Debate Over Reforming Asset Forfeiture Laws in Tennessee Heats Up; Beware of Feds

NASHVILLE, Tennessee (Nov. 12, 2015) – Tennessee has joined the growing number of states considering reforming state asset forfeiture laws.

The state Senate Judiciary Committee recently held a hearing on the matter, and law enforcement lobbyists predictably showed up in force to defend their ability to “police for profit.”

Current Tennessee asset forfeiture laws allow state and local law enforcement agencies to take assets allegedly related to criminal activity and keep the proceeds, even absent a criminal conviction.

The Institute for Justice gives Tennessee asset forfeiture laws a D-.

"Tennessee has broad civil forfeiture laws that fail to protect the rights of property owners. There, the government must establish by only a preponderance of the evidence that property is related to a crime and subject to forfeiture. Tennessee also effectively presumes owners are guilty, as the property owner bears the burden of proof for innocent owner claims. And, while it cannot be used to supplement salaries, local drug enforcement nonetheless keeps 100 percent of property forfeited, and there is no requirement to collect or report data on the use of forfeiture or its proceeds in Tennessee."

According to an AP report, Shelby County prosecutor Steve Jones laughably called this process “government at its very best,” and trotted out the standard “crime will increase” scare tactic.

“If you want to make a difference for our communities, take away criminal proceeds forfeiture funding,” he said. “You’ll make a huge difference; it just won’t be a positive difference. The criminals will thank you.”

Of course, proposed reforms do no such thing. Police would still be able to seize assets from convicted criminals. But they would no longer have the power to simply grab somebody’s stuff without proving it was connected to actual criminal activity in court first.

Opponents of the current asset forfeiture process often call it “policing for profit.” They argue that lure of asset forfeiture money incentivizes police to direct manpower and resources toward actions that promise a payoff instead of focusing on other priorities that directly impact the safety of the community.

Knoxville Police Chief David Rausch said reformers were overreacting to “isolated incidents” of abuse and launched into some hyperbolic fear-mongering during the hearing.

“To take away this ability to impact crime in our state because of a few bad apples would be a travesty,” he said. “It would make Tennessee the haven for criminal gangs and a hub for criminal enterprise.”

In fact, the entire Tennessee asset forfeiture system is abusive on its face. It flips due process on its head, forcing the accused to prove their innocence.

Sen. Mike Bell of Riceville blasted law enforcement, accusing police lobbyists of false dichotomy. He said reforms were simply meant to protect innocent people who get caught up in the system.

“It’s almost like you were trying to set up that you’re either for us or you’re for the criminals,” Bell said.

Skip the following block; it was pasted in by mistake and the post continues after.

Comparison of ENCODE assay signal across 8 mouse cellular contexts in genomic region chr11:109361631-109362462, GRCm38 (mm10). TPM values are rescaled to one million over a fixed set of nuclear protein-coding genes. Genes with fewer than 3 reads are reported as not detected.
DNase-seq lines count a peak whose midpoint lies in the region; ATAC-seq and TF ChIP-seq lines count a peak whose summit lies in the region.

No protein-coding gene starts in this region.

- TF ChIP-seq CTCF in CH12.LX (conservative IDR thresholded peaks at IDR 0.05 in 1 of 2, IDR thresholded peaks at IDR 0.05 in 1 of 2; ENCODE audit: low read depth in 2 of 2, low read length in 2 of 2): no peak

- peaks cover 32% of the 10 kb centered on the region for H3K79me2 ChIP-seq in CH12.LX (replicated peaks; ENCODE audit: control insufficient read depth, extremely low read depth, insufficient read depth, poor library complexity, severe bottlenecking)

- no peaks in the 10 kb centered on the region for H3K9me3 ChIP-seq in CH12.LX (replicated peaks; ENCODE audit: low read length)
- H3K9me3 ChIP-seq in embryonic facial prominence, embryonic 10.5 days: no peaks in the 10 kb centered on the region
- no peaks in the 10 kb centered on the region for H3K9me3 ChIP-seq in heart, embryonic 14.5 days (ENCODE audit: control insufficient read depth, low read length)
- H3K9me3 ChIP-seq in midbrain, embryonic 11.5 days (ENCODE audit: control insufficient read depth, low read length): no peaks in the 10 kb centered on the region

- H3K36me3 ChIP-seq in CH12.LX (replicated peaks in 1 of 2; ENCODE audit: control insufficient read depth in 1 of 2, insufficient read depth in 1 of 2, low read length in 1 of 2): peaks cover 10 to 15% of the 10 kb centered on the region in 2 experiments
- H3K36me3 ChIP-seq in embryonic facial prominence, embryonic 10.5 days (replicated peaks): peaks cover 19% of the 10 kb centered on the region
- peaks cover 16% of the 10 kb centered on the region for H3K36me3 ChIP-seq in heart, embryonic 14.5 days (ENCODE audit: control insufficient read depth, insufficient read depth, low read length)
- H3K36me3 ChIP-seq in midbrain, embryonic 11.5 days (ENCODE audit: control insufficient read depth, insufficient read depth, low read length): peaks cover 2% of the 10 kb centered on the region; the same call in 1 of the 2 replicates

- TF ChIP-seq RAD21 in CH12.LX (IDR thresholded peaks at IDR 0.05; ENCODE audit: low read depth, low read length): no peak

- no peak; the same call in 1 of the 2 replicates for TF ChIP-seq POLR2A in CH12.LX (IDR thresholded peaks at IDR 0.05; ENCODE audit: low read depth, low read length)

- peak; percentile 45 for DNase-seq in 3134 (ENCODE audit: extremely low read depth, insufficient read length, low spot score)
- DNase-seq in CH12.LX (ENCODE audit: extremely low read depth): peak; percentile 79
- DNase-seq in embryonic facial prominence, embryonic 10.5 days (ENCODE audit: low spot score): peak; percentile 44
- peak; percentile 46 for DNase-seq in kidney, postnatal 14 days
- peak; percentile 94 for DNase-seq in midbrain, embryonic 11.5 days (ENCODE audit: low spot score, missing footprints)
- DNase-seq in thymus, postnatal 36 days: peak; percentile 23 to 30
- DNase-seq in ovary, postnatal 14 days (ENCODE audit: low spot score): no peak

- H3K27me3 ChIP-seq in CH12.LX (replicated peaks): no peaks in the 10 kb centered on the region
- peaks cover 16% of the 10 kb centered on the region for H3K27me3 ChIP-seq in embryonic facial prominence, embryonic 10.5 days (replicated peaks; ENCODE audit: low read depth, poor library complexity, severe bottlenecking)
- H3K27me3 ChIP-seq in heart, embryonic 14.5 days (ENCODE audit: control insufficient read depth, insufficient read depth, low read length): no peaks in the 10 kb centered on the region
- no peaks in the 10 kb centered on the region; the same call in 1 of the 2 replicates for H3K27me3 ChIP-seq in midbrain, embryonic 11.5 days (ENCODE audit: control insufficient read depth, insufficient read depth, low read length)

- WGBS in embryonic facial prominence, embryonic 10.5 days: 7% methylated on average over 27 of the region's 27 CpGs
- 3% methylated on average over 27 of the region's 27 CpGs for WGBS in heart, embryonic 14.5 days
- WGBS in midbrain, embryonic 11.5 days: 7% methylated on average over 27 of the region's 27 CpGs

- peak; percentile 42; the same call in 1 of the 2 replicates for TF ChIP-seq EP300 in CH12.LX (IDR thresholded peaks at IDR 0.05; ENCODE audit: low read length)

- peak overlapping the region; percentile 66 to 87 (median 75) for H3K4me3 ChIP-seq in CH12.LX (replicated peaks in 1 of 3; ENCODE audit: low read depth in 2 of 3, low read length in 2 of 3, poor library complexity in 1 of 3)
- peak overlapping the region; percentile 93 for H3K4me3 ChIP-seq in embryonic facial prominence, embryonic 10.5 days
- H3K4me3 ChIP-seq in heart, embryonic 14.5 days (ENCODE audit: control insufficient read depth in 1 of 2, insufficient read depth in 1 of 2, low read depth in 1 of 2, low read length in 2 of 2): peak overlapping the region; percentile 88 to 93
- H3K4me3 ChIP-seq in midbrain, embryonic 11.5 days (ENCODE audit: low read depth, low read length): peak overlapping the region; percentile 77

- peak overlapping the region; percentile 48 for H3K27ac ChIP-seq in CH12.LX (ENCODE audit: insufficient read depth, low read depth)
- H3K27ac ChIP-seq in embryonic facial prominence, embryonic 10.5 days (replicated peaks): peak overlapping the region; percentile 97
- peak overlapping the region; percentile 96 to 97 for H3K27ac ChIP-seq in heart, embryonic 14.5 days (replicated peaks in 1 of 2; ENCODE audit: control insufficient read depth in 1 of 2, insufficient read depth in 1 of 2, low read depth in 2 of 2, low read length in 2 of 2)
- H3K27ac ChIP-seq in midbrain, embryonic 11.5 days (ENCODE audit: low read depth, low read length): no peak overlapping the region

Recent reforms to New Mexico’s asset forfeiture laws serve as a model. The new law only allows seizures under the following circumstances:

"(1) the person was arrested for an offense to which forfeiture applies;

(2) the person is convicted by a criminal court of the offense; and

(3) the state establishes by clear and convincing evidence that the property is subject to forfeiture"

Other reform proposals de-incentivize law enforcement by depositing proceeds from legitimate asset forfeiture into the general fund instead of directly into police department budgets.

Tennessee legislators need to disregard the hysterical whining of police lobbyists afraid of losing their cash cow and aggressively pursue asset forfeiture reform.

They also need to be aware of a federal loophole police will crawl through if not pulled shut. Any reform needs to include provisions that stop state and local law enforcement from turning cases over to the federal government, thereby circumventing any restrictions placed on asset forfeiture by the state.

This very scenario plays out frequently in states with strong asset forfeiture laws like California. Police simply avoid civil liberty protections and limits on the revenue they can collect by turning cases involving seized assets over to the feds. In return, state and local agencies get 80 percent of the proceeds back through the Federal Equitable Sharing Program.

As previously reported by the Tenth Amendment Center, the federal government has inserted itself into the California’s asset forfeiture debate. The feds clearly want the policy to continue.


We can only guess. But perhaps the feds recognize paying state and local police agencies directly in cash for handling their enforcement would reveal their weakness. After all, the federal government would find it nearly impossible to prosecute its deplorable “War on Drugs” without state and local assistance. Asset forfeiture “equitable sharing” provides a pipeline the feds use to incentivize state and local police to serve as de facto arms of the federal government by funneling billions of dollars into their budgets.

Tennessee legislators should be aware of this loophole and include language in their reform bills to close it.